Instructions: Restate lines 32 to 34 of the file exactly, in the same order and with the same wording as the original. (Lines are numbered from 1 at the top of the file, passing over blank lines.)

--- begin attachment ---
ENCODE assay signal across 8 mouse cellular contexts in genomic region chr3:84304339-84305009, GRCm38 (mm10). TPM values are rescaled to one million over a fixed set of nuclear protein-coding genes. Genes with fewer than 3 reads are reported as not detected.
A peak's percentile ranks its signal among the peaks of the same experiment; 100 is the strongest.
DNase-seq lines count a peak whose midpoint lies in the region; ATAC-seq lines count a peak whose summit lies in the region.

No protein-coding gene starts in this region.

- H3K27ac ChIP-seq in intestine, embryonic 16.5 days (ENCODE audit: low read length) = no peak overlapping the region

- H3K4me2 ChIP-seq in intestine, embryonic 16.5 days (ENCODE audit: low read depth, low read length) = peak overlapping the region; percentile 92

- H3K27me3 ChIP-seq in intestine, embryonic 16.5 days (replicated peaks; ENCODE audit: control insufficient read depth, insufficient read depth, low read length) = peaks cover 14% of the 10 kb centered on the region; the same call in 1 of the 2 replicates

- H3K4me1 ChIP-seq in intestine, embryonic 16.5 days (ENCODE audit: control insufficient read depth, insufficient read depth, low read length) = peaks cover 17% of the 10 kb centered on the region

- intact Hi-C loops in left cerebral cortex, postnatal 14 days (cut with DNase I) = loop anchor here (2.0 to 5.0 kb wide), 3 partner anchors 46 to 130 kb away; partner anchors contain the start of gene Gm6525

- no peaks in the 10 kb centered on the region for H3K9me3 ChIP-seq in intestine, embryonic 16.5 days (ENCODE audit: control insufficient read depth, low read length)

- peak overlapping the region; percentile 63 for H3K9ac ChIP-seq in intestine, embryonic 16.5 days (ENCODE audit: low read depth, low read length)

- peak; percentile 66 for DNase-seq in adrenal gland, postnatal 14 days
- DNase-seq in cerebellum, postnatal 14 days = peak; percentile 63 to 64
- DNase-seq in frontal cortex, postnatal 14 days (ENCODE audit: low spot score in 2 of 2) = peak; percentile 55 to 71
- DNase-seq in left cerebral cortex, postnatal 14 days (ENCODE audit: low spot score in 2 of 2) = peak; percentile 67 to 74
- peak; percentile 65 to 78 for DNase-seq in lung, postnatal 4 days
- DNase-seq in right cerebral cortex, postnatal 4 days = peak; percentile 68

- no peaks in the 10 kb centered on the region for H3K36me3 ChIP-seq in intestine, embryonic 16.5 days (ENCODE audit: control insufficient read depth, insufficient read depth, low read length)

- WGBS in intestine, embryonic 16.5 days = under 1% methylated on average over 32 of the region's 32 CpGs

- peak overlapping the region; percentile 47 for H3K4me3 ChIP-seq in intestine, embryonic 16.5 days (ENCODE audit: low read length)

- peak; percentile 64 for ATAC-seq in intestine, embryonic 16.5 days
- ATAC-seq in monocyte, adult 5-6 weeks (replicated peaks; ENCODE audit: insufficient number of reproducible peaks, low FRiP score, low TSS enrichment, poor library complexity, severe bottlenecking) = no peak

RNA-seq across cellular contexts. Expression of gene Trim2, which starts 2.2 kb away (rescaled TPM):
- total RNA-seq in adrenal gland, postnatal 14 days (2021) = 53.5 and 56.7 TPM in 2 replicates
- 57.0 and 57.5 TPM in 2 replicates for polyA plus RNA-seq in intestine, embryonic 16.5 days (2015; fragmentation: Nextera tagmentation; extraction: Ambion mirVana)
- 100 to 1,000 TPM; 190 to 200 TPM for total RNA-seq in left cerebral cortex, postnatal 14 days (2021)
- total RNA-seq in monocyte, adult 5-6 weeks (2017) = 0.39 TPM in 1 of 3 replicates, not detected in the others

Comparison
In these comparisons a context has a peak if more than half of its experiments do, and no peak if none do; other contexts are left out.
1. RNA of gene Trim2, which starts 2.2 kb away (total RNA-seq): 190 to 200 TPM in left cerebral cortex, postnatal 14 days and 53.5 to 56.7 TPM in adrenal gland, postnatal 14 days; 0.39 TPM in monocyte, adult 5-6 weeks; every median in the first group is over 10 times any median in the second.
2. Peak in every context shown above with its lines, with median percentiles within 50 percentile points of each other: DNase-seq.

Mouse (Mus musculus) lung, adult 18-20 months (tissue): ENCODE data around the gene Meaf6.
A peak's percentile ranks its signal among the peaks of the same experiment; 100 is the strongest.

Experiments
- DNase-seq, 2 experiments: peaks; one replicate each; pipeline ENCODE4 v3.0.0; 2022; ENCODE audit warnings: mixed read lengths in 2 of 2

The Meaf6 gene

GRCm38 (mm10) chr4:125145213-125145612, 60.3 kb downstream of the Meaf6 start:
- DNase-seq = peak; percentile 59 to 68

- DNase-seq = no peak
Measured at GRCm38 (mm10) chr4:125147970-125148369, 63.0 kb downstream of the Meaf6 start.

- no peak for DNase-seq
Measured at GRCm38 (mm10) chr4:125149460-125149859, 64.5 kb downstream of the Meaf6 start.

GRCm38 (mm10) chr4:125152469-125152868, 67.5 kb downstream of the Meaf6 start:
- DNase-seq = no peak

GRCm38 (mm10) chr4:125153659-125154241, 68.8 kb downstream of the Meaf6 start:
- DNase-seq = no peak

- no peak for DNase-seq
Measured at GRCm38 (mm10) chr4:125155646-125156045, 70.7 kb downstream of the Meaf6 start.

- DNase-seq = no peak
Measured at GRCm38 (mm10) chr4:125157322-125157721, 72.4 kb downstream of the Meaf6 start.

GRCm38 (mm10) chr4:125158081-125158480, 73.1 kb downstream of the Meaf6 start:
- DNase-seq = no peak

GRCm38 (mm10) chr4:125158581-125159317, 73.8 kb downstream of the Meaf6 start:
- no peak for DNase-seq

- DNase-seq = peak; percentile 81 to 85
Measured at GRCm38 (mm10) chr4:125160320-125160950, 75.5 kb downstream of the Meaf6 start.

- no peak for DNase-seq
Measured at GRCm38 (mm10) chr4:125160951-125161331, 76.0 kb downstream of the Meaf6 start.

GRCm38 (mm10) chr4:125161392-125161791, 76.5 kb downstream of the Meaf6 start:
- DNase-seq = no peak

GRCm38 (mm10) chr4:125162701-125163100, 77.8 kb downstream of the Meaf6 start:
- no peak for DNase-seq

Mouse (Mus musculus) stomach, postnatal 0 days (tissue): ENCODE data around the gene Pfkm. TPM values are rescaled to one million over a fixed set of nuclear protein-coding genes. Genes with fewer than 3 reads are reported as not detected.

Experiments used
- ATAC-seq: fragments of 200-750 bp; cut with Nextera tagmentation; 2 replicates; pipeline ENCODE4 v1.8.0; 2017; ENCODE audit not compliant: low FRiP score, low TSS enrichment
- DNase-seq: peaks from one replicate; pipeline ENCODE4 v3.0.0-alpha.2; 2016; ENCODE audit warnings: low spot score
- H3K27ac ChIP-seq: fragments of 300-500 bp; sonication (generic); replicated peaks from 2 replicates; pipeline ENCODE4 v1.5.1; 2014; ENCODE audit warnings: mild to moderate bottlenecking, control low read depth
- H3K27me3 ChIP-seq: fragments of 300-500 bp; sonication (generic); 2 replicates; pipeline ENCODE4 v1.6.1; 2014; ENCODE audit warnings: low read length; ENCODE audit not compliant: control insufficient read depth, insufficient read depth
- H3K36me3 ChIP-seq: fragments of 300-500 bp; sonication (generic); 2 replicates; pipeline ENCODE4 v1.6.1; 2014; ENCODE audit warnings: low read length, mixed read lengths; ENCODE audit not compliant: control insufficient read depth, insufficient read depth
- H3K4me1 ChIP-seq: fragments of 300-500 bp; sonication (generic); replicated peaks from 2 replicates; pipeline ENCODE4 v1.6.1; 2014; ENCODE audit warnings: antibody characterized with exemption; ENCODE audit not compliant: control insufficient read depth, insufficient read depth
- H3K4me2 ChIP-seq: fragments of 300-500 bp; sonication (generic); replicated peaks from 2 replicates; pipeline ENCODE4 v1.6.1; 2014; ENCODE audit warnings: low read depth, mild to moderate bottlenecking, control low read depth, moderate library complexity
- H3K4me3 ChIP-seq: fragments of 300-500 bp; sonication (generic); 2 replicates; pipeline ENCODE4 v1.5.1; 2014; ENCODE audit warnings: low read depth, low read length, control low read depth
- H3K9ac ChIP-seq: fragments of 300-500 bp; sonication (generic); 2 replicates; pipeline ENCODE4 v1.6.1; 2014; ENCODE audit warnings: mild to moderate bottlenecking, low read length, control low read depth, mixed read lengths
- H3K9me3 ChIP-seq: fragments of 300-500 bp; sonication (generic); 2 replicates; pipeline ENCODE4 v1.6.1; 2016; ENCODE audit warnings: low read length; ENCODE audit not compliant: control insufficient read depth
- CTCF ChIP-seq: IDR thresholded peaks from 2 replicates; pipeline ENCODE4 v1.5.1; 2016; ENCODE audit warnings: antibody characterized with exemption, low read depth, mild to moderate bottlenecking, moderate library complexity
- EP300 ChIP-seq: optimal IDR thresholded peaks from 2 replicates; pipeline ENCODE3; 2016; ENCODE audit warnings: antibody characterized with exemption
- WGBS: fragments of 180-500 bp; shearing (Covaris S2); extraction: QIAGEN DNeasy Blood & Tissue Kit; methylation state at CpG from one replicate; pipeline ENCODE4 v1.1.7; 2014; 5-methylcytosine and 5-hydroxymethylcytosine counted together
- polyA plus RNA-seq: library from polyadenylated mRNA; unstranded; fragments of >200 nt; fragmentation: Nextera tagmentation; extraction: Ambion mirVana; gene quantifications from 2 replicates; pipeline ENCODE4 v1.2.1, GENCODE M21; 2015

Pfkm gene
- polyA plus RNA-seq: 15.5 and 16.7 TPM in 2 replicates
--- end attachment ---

Mouse (Mus musculus) lung, adult 18-20 months (tissue): ENCODE data around the gene Meaf6.
A peak's percentile ranks its signal among the peaks of the same experiment; 100 is the strongest.

Experiments